Monday, July 5, 2010

The Unidentified

The Unidentified
by Rae Mariz

In a startlingly possible dystopian society, the school system has failed to the point that the government gave over control of national education to corporations. These conglomerates have banded together to create what are known as "Game Centers." Here students like Katey Dade, or Kid, go to "school" daily in refurbished shopping malls. They swipe cards to get in and out, they carry issued cell phones with GPS trackers, they post continuously to profile pages and status feeds (eerily similar to Facebook and Twitter), while administrators and corporate officials monitor their every move. Students who acheive the highest scores in games, set the coolest fashion trends, and gain the utmost popularity are "Branded," instantly becoming infamous nationwide and assisting the corporations to plug their wares.

Kid coasts, never looking to become "Branded," until one day through her drawing attention to a malicious seeming prank, Kid is taken up by not just one corporate sponsor, but two, as a "trendspotter" instead of a trendsetter. As she tries to balance new expectations suddenly placed on her life with betrayals by lifelong friends and new relationships, including a potential new boyfriend, Kid also begins to question the structure around her. Drawn to the prank pulling group calling themselves "The Unidentified," Kid longs for her previous anonymity and blissful ignorance of the shady dealings all around her.

Fans of The Hunger Games and The Maze Runner will enjoy this new dystopian society. It was actually somewhat scary to imagine our education system converting to something like this, yet it wasn't inconceivable. The fact that corporations run so much in our lives already made this scenario feel ridiculously possible.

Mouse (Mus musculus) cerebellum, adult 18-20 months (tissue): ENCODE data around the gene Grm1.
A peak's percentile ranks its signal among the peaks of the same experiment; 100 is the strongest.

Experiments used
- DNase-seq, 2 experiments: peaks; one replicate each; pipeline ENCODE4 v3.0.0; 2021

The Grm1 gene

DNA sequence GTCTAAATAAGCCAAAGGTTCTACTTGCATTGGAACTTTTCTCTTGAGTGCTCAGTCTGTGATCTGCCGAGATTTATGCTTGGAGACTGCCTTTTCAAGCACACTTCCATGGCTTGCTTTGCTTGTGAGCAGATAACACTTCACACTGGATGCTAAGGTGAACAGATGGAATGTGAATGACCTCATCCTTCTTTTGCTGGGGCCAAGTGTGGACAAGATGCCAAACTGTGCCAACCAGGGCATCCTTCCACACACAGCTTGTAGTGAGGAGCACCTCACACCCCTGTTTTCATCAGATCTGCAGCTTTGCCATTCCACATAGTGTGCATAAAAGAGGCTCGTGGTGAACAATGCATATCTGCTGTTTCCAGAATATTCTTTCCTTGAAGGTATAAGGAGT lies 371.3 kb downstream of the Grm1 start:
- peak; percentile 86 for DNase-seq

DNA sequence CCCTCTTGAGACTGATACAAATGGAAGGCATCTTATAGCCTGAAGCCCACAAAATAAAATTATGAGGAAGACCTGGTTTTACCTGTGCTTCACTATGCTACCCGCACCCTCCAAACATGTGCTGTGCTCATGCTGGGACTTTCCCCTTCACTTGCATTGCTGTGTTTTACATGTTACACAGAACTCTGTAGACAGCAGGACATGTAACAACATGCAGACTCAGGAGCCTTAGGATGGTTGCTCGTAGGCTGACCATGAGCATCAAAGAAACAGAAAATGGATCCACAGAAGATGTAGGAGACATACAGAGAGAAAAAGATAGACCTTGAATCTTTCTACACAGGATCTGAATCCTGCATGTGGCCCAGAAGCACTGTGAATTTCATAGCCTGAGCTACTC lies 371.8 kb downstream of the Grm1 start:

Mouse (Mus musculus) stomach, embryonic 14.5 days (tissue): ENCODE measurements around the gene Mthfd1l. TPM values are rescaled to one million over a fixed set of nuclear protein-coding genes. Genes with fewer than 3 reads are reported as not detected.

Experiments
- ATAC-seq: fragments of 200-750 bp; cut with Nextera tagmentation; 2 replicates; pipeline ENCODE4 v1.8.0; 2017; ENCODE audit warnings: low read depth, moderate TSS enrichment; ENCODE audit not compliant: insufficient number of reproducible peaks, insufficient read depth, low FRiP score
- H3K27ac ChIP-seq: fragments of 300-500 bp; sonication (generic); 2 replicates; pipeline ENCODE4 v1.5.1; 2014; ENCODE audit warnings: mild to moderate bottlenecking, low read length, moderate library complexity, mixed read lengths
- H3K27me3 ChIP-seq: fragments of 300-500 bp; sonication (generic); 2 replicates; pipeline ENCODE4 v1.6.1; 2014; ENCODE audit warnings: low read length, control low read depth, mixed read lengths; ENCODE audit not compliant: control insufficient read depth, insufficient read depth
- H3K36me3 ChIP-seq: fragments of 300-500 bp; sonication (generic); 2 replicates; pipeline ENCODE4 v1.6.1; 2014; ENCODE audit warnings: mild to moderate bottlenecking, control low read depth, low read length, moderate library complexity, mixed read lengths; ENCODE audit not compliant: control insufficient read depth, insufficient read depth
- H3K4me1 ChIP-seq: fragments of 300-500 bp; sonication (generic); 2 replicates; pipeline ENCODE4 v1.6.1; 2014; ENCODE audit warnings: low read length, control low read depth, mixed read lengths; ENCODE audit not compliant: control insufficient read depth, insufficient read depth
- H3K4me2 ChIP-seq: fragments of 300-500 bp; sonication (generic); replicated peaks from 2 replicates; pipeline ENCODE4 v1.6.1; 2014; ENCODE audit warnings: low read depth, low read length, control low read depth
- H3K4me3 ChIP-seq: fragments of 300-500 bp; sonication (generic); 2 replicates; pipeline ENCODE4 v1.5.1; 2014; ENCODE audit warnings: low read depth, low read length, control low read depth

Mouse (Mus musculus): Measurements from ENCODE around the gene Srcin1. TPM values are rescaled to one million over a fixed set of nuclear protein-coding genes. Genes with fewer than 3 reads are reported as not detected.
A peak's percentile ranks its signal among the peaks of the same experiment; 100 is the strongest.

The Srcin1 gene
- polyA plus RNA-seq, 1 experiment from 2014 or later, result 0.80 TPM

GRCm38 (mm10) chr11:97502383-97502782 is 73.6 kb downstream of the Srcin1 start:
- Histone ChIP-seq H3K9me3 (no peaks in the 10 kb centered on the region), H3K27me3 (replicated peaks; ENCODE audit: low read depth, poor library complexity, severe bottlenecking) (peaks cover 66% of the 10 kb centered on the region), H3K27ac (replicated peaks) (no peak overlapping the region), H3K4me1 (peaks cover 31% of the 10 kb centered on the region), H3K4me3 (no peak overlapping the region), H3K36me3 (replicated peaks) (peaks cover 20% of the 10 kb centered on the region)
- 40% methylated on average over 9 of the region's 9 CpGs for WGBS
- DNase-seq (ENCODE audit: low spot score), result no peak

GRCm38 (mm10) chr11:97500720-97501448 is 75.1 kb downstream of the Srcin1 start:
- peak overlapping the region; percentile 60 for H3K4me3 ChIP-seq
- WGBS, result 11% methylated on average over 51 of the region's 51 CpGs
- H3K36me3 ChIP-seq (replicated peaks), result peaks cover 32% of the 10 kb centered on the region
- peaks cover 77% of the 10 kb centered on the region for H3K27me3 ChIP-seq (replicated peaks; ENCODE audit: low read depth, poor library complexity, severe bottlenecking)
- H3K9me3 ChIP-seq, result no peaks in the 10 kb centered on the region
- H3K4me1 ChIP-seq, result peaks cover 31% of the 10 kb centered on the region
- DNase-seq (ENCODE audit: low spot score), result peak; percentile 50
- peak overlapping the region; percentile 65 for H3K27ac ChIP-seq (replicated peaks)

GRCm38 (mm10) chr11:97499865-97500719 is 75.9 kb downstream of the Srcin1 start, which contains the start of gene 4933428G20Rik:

Kid felt very "real" to me. She wants to date the cute guy, hang out with her friends, and have fun. She doesn't, however, want to be the next "it" girl, and that's where everything starts to go wrong for her. Her friends were also very realistic characters with flaws that made them seem exactly like today's high school students, just in a really cool new type of school.

Since it's very easy to inadvertently give spoilers in this type of book I will just say that this book made me think, creeped me out a little because it felt possible, and left me filled with hope in the end. A very good read!

Full disclosure: ARC received to review for School Library Journal.


  1. It sounds as though it may have borrowed a bit from "So Yesterday" and maybe even "Feed".

  2. Yes, it definitely has the trendsetting/spotting elements of "So Yesterday" and some of the tracking, etc. from "Feed." However, it's a little more like our current society, which is what made it seem very eerie as I was reading it.